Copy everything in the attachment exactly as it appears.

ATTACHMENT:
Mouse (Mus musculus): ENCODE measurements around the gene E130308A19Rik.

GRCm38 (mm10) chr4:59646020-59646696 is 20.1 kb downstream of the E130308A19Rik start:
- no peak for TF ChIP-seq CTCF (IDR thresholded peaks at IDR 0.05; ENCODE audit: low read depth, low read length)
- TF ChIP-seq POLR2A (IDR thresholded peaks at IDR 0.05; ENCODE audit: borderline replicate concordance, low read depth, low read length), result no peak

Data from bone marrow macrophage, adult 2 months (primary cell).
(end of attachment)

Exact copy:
Mouse (Mus musculus): ENCODE measurements around the gene E130308A19Rik.

GRCm38 (mm10) chr4:59646020-59646696 is 20.1 kb downstream of the E130308A19Rik start:
- no peak for TF ChIP-seq CTCF (IDR thresholded peaks at IDR 0.05; ENCODE audit: low read depth, low read length)
- TF ChIP-seq POLR2A (IDR thresholded peaks at IDR 0.05; ENCODE audit: borderline replicate concordance, low read depth, low read length), result no peak

Data from bone marrow macrophage, adult 2 months (primary cell).